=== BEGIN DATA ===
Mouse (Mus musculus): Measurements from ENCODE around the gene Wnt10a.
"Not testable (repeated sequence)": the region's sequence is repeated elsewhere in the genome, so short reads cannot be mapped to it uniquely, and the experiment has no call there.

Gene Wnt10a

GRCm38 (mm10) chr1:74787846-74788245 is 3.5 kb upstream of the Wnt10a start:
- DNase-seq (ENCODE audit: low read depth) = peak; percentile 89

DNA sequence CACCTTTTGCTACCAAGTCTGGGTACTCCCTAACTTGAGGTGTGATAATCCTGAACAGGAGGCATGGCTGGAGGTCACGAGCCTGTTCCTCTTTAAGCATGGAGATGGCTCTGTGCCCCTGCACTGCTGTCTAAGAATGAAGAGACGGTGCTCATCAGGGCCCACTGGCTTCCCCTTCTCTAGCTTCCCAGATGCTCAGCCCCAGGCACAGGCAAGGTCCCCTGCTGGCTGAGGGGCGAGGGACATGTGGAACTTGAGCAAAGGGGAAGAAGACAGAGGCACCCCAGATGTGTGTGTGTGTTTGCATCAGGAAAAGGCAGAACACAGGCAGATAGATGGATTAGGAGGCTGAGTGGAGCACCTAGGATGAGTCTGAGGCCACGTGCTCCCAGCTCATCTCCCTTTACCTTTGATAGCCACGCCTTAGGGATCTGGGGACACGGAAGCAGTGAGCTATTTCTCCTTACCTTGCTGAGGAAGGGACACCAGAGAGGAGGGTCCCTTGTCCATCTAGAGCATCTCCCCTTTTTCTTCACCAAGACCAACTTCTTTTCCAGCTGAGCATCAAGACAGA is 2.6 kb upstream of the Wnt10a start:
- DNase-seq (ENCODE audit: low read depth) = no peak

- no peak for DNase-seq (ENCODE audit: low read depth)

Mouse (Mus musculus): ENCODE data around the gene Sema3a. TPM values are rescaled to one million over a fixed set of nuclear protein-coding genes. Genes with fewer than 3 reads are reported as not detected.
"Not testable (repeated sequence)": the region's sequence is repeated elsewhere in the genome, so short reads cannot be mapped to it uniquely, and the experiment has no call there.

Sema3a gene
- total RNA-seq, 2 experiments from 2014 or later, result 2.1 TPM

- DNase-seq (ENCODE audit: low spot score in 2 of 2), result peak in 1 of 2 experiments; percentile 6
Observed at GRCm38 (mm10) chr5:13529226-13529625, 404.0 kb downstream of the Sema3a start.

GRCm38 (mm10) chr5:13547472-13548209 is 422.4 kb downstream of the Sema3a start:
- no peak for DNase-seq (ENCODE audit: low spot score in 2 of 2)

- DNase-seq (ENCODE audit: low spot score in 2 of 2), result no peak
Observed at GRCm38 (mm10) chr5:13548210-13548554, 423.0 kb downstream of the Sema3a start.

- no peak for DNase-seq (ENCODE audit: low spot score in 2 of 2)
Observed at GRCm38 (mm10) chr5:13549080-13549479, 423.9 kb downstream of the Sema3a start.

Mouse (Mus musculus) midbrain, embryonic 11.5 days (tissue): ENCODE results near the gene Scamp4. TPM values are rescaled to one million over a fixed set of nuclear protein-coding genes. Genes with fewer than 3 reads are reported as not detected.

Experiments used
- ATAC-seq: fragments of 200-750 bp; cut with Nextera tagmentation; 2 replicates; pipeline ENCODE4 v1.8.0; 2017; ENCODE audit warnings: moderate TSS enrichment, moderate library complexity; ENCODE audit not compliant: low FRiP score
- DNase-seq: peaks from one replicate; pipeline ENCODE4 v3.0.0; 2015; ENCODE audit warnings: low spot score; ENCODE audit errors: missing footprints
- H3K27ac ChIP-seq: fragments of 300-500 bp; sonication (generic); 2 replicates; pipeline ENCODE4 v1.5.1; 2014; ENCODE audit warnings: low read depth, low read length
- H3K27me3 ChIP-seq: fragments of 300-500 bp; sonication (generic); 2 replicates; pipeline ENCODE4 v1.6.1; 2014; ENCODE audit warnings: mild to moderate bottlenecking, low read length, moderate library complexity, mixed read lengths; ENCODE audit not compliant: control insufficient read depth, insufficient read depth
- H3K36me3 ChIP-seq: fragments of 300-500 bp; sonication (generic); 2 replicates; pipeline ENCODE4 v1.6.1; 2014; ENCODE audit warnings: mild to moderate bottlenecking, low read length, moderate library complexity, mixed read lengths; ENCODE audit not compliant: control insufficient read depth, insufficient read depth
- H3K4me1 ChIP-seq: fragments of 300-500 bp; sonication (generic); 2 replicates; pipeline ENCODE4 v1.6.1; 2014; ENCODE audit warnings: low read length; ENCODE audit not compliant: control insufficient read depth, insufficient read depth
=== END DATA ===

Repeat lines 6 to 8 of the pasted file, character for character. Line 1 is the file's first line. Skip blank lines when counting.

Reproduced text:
DNA sequence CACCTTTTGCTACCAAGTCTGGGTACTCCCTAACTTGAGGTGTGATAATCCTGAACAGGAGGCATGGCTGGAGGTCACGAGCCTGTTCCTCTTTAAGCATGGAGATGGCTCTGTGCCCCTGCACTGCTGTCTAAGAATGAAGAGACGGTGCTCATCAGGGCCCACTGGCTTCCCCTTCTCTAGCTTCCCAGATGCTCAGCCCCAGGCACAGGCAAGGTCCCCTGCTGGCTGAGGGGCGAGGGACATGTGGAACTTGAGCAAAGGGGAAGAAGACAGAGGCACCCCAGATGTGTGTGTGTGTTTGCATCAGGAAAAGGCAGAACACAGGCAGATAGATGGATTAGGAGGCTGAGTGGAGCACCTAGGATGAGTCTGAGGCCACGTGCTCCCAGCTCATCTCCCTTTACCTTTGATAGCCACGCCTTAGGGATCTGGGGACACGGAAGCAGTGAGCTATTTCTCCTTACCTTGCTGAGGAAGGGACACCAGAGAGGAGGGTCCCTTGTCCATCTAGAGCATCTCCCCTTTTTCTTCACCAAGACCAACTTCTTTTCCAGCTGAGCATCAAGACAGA is 2.6 kb upstream of the Wnt10a start:
- DNase-seq (ENCODE audit: low read depth) = no peak

- no peak for DNase-seq (ENCODE audit: low read depth)